An Alternative to S.M.A.R.T. Goals (which can suck sometimes)

Sixteen hours ago my sister, Lucia, posted these words to Facebook: "I am overcome with love and grief."

She was writing sweaty, dusty, tired, living out of a van for a week on the road following a team of cyclists who are racing across the U.S.A. Two days ago on her 30th birthday she woke up in a Wal-Mart parking lot. What a celebration.

She is crewing for a team of racers with the goal of raising $50,000 for brain cancer. 

They are failing at this S.M.A.R.T. goal.

They are almost completely finished with the journey but they are only half way to their fundraising goal. 

They could seem like losers -- dirty, tired, drifters hanging on to their sanity by a thread as they pursue a goal that they likely won't achieve. 

This is the fifth time Lucia has volunteered for team 3000 Miles to a Cure's Race Across America. She's in a peak emotional state  -- that is, fully alive, feeling all the love and grief and depth of human experience that we all long to feel. She's using her natural talents in service to a world-changing goal. She's connecting with people who, like her, have lost a loved-one to brain cancer and she's actively doing something important that is making a positive difference. She is winning at life. So is her team of cyclists. This is not just something that happened by fluke this week. This is how her life works.

I'm a big fan of the self-help genre and the business advice genre, both of which are really into a certain type of goal-setting. If you've ever looked up goal-setting advice, you'll have come across SMART goals (an acronym for Specific, Measurable, Achievable, Relevant, and Time-bound).

The problem with SMART goals is that they are better for team projects in service to VALUES than they are to guide the overall trajectory of your life. When you use SMART goals to measure the value of your life or to decide whether or not to pursue an unexpected opportunity, they can can get you off-track. They can keep you playing small, saying "yes" to things that should be "no" and "no" to things that should be "yes." They can discourage you. They can become the be-all, end-all when they should be one tool in your arsenal. Achieving SMART goals won't make you happy in the long-term.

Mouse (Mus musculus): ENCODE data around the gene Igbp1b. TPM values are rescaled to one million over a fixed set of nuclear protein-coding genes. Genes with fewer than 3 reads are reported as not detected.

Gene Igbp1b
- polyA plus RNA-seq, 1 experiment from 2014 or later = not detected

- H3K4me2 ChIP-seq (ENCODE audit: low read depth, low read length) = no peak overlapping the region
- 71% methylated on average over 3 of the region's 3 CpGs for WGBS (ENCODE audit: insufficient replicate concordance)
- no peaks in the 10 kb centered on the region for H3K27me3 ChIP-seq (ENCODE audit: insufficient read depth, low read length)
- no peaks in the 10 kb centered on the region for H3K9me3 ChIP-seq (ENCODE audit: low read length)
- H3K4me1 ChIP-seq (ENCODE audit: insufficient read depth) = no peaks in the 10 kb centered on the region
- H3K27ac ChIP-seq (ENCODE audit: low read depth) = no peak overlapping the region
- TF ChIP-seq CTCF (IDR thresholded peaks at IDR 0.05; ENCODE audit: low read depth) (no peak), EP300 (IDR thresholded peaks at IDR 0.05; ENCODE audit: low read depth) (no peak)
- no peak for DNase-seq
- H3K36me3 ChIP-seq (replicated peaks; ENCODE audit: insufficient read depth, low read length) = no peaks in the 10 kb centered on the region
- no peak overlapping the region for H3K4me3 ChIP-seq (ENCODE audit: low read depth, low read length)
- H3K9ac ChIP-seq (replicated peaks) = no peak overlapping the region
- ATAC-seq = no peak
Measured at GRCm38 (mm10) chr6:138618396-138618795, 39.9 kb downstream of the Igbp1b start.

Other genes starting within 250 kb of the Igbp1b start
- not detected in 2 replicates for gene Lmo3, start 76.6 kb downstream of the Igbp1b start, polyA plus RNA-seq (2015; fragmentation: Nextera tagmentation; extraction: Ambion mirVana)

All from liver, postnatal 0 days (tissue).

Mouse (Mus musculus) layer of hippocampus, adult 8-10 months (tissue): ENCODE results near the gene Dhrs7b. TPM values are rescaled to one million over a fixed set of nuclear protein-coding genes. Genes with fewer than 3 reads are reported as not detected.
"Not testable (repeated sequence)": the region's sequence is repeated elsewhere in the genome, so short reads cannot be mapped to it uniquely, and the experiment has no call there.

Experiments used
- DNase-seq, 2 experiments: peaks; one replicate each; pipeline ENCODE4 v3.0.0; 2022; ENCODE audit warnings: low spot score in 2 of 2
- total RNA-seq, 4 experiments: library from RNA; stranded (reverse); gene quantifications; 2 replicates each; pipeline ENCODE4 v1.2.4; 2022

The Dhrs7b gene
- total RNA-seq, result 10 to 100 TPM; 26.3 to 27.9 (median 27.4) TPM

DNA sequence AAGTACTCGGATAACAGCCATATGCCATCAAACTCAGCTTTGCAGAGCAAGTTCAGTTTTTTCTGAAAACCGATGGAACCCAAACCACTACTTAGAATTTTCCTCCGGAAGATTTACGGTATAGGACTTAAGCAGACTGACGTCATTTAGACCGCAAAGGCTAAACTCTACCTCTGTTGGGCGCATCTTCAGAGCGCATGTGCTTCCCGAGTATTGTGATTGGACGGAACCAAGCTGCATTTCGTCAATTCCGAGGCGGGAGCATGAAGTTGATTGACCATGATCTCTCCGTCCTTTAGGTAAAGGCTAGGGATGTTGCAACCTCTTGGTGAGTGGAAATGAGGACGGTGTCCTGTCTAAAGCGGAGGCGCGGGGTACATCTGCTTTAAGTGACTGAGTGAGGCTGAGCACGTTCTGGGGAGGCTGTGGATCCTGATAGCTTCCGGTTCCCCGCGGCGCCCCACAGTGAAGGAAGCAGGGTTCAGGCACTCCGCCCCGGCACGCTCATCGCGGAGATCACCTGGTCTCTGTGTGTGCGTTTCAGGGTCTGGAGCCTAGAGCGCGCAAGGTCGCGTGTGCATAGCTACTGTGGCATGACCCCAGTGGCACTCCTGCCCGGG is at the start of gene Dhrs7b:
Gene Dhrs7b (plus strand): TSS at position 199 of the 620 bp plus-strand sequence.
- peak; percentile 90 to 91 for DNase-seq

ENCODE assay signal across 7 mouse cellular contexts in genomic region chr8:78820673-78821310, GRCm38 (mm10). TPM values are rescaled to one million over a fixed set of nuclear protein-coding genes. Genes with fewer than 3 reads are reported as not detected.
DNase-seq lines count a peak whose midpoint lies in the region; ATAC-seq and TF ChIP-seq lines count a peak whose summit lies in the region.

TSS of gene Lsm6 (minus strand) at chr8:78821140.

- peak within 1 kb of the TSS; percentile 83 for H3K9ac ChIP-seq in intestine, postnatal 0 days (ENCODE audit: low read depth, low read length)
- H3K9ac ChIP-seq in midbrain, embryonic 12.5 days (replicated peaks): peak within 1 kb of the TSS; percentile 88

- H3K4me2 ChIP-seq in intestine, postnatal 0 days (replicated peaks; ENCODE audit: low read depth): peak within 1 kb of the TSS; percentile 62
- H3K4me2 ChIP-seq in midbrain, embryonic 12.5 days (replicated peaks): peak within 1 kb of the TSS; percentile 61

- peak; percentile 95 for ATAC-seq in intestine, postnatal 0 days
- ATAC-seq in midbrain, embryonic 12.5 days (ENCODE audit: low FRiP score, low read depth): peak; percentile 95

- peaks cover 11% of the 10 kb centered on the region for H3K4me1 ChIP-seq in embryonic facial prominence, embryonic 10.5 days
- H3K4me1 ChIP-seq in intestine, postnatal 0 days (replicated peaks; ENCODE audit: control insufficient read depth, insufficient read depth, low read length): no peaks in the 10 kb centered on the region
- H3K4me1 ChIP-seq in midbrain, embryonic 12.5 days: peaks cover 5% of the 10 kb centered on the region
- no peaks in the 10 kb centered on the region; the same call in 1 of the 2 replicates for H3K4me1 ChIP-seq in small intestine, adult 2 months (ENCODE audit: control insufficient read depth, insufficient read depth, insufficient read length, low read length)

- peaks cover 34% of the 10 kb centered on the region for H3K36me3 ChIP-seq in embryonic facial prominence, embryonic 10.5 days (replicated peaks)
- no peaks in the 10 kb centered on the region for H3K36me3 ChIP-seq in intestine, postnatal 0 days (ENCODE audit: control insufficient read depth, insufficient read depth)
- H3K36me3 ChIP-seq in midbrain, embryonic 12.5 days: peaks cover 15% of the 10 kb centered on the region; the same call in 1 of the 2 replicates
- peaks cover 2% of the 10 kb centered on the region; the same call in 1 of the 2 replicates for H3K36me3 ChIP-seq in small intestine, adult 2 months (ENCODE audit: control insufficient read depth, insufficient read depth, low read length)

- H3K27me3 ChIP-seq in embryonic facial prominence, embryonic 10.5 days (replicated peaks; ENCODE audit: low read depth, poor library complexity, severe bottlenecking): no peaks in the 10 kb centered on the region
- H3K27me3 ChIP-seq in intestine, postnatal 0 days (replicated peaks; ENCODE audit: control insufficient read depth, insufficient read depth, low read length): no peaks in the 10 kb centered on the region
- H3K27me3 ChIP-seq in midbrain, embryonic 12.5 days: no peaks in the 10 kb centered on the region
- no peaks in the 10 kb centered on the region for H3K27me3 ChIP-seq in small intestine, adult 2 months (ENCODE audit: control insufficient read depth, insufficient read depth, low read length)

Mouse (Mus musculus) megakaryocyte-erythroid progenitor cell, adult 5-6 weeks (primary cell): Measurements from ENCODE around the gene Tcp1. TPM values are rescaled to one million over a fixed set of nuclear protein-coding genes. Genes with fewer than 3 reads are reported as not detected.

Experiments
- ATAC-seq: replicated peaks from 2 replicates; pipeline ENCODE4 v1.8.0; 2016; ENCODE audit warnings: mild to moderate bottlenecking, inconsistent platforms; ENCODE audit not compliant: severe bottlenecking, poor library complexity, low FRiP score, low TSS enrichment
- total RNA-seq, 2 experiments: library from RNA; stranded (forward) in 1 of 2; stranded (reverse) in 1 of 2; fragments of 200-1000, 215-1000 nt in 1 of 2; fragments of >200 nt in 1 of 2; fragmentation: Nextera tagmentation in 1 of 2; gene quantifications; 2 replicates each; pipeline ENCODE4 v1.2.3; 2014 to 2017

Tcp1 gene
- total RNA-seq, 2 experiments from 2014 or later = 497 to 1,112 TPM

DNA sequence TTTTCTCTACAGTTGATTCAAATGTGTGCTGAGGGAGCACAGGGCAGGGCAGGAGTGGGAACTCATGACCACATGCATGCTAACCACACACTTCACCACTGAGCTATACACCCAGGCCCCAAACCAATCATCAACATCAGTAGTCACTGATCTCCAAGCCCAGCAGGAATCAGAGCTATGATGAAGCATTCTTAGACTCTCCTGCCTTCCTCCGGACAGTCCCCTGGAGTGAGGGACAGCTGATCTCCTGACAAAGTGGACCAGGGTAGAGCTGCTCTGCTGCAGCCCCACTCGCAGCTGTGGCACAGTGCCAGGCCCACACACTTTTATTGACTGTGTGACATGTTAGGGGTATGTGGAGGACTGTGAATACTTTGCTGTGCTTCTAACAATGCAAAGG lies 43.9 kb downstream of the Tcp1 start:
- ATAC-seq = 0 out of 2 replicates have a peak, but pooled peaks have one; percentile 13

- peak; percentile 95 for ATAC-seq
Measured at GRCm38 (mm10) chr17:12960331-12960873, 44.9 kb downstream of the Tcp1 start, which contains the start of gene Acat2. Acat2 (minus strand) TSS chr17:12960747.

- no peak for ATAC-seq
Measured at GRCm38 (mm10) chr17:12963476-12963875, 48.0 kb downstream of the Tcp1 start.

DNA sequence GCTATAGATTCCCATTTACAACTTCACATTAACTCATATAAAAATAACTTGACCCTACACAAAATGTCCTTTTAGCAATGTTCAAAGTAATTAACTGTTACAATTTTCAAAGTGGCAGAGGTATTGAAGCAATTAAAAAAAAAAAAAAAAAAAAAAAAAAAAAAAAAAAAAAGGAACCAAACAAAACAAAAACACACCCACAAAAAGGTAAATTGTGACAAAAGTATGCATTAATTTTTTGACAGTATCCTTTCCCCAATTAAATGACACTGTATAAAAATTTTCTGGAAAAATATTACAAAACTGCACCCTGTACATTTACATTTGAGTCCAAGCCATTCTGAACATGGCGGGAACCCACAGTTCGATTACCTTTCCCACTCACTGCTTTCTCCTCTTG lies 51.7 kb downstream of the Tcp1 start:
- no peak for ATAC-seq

Living from well-examined and consciously chosen values brings lasting joy.

My sister Lucia is clearly not stuck in the S.M.A.R.T. goals framework. I've known her for her entire life.

She didn't dream of growing up to crew for a team of country-crossing bicyclists. She didn't set out to be a fundraiser for brain cancer researchers.  If someone had asked her ten years ago to write out SMART goals for the decade they wouldn't have included either of those things. Her steps are guided not strictly by goals, but by her values. 

My mom started 3000 Miles to a Cure almost five years ago with the goal of raising one million dollars for brain cancer research. She still hasn't reached that goal and doesn't know when she will. It's not a S.M.A.R.T. goal in that way. It motivates her, but it could also discourage her since she's been working on it for so long and making "slow" progress. The goal may change since it hasn't been achieved. After all, the larger mission is to cure brain cancer.